Philip Weiss discusses an interesting Hardball clip here, where bestselling mainstream political author Mark Halperin says that Rand Paul could never be elected because the pro-Israel wing of the GOP and the general electorate won’t stand for it. Guest host Joy Reid catalogs the establishment Republican attacks on Paul: she cites NR‘s Rich Lowry, the Wall Street Journal‘s Bret Stephens, and the ever-hawkish Congressman Peter King. Their strident, combined, and seemingly coordinated attacks reveal something of a looming panic about Paul’s early progress: there is no clear “establishment” choice (Chris Christie on the bridge; Jeb Bush has devoted the last decade to making money and his political skills may be rusty), and Paul is making progress among various groups (youth, African-Americans) which are appealing to Republicans who want to expand the GOP electorate.

Weiss finds the clip dispiriting because it displays how entrenched the Israel lobby is in the GOP: rabid hawks like Peter King are considered mainstream; it is considered normal behavior for GOP aspirants to kiss the ring of Sheldon Adelson, an advocate of nuking Iran. Rand Paul (who didn’t kowtow to Adelson) is presented as the loopy one. And it may be that Halperin is right—the Israel lobby is powerful enough to essentially dictate the nominating process, and will use that power against Rand Paul.

I had a different reaction: the mere fact that Paul now appears so threatening to the hawks in the party establishment is a sign of their weakness (a lack of grass roots support which they are more aware of than anyone else) and opens at least the possibility of a return to foreign policy realism in the GOP, whether under Paul’s leadership or someone else. Once people start voting, will they go for Sheldon Adelson, or someone who opposes him? I don’t think it’s foreordained that Adelson will prevail, and there are a lot of other people with money in this country.

My other reaction was pure pleasure at the candor of Joy Reid. At the end of the clip, after Halperin states that Paul will “never” satisfy the “pro-Israel” wing of the party, Reid goes right to her summation saying yes, Paul has problem with “the pro-Israel wing of the party, the pro-war (with strong emphasis) wing of the party, the neocons…”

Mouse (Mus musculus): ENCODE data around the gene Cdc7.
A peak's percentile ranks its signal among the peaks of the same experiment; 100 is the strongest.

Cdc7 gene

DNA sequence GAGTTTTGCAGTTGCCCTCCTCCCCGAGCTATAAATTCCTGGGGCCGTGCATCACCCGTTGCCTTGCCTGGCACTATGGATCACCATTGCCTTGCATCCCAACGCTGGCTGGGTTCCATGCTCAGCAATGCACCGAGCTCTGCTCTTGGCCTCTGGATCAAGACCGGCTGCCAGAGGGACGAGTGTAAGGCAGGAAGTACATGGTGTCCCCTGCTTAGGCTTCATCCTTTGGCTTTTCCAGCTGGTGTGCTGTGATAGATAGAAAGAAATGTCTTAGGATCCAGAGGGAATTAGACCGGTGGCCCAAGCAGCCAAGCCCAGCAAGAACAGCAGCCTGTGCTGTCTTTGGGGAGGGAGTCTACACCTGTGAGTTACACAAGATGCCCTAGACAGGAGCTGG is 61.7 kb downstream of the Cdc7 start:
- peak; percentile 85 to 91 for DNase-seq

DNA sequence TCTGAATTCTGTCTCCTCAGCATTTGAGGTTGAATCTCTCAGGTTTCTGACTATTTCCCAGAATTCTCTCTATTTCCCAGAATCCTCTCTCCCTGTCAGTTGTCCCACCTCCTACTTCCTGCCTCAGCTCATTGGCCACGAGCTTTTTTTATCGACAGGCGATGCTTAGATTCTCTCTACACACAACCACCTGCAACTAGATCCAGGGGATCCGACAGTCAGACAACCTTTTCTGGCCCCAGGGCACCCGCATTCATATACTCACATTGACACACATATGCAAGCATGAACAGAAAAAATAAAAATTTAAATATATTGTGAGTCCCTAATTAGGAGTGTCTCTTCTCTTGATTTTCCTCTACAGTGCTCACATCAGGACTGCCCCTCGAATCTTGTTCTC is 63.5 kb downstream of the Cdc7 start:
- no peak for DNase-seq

For prime time television, this was a rare moment of blunt truth. Yes, the “pro-Israel wing” of the party takes their intellectual marching orders from neocons, who nearly always are advocating that America start a war somewhere. But one doesn’t normally say this on TV. I thought about this clip, from several years ago: Juan Williams confronted Bill Kristol on Fox News Sunday, exclaiming:

You just want war, war, war, and you want us in more war. You wanted us in Iraq. Now you want us in Iran. Now you want us to get into the Middle East. … You’re saying, why doesn’t the United States take this hard, unforgiving line? Well, the hard and unforgiving line has been, we don’t talk to anybody. We don’t talk to Hamas. We don’t talk to Hezbollah. We’re not going to talk to Iran. Where has it gotten us, Bill?

There’s an important essay to be written one day about how middle-of-the-road American black journalists and intellectuals became far more likely than whites to have acquired the courage and cultural permission to speak blunt truths about neoconservativism on prime time TV. Somehow they don’t fear they will be browbeaten or (to borrow a term from the late 60’s) mau-maued about the use of “vicious anti-Semitic tropes” … “not heard since Charles Lindbergh” or whatever. Whatever the historical reasons, the candor is welcome and necessary. It does seem whenever you look at the American establishment, if an important foreign policy arises arises it is more likely that the black voice (if there is one) will be saying something comparatively sensible: the Powell-Cheney faceoff during the Bush years (won decisively, and to tragic effect, by Cheney) being emblematic of the broader trend.

It wouldn’t surprise me if Rand Paul is at some visceral level aware of this, and intuits that middle-class blacks can become a not insignificant fragment of the Paul constituency, not just on so-called “black” issues like racial disparities of drug sentencing laws, but questions of great import for everyone in the country. He has of course stumbled in the past, (Joy Reid namechecked the Southern Avenger thing) which Joan Walsh will surely bring up again and again. But objectively speaking, these are trivial in comparison to the questions of whether American will bankrupt itself with a new wave of Middle East wars. Watching Joy Reid on Hardball, I could imagine her thinking along similar lines.